Believe it or not, this classic New Orleans cocktail was once considered a morning pick-me-up. Not exactly what I’d pair with my avocado toast, but the 1800s were a different time!
An Absinthe Frappé is an easy but powerful mix of absinthe, simple syrup, and crushed ice. Garnished with a sprig of mint, it’s high-proof, cool refreshment.
The history of the Absinthe Frappé
Bartender Cayetano Ferrer invented the Absinthe Frappé in 1874 at what would later be known as the Old Absinthe House.
Although hard to imagine today, it became a popular morning cocktail. In 1912, the United States banned the sale of absinthe due to claims that is caused hallucinations or even death.
It took nearly 100 years before the government lifted the unfounded ban. Today we know that wormwood, a primary botanical in absinthe, does not possess quite the hallucinogenic properties as previously thought.
Absinthe is however, a very high-proof liquor at 55-70+ % ABV. For comparison, the average bottle of vodka or gin is around 40% ABV. Claims of health issues were no doubt related to over consumption of a very powerful spirit.
What ingredients are in an Absinthe Frappé?
A classic Absinthe Frappé is made with:
- Simple syrup
- Plenty of crushed ice
- Mint; for garnish
Some modern recipes also include anisette liqueur or use it in place of simple syrup, but from what I’ve read, it appears that the original recipe would have been little more than absinthe and sugar water over ice. Simple, tasty, and very effective!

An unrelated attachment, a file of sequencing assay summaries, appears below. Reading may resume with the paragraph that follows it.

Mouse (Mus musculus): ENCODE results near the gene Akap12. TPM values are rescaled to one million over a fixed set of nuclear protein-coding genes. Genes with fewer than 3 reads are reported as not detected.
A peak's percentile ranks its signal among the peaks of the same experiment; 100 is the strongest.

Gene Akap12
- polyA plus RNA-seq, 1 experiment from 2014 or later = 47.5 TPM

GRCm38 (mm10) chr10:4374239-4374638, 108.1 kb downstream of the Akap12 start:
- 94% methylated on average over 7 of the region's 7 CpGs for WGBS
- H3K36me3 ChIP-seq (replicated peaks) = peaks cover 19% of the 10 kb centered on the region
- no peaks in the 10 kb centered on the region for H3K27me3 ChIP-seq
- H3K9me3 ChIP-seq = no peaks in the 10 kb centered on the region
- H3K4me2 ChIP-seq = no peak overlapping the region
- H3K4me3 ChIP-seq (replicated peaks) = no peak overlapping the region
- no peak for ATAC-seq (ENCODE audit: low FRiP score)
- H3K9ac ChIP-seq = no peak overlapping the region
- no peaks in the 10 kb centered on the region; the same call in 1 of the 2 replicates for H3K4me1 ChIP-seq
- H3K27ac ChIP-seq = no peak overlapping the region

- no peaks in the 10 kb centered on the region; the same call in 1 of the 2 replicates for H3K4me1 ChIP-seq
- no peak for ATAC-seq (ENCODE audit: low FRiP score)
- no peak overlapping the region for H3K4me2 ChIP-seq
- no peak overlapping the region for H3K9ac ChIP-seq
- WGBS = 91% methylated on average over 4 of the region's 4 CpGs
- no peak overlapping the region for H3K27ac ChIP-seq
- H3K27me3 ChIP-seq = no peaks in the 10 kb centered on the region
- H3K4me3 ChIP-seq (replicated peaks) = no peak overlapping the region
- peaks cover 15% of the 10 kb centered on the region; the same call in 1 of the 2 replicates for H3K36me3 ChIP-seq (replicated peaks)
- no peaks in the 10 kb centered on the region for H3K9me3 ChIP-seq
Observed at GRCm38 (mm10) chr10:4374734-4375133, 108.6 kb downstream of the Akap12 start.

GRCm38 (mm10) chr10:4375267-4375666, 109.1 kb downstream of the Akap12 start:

What absinthe should I use?
There are now a fairly wide variety of absinthes available in the United States. Two of my personal favorites are Oregon Spirit and Heritage Absinthe Verte.
Whatever brand you choose, go for a quality bottle without artificial neon green coloring. Absinthe is a bit expensive, due in part to its high proof.
However, one bottle will typically last a very long time and help you make many classic cocktails like the Sazerac, Corpse Reviver No.2, the Quill, and many more. If you love the classics, a quality bottle of absinthe is a great home bar investment.
You may also enjoy other classic New Orleans cocktails like the Ramos Gin Fizz, Vieux Carre, or the Hurricane.
- 1 1/2 oz absinthe
- 1/2 oz simple syrup
- Mint, for garnish
- Add absinthe and simple syrup to cocktail shaker and fill 3/4 with ice.
- Shake until chilled, about 12 seconds. Strain into a double rocks glass or julep cup filled with crushed ice.
- Stir, top with more crushed ice, then garnish with a sprig of mint.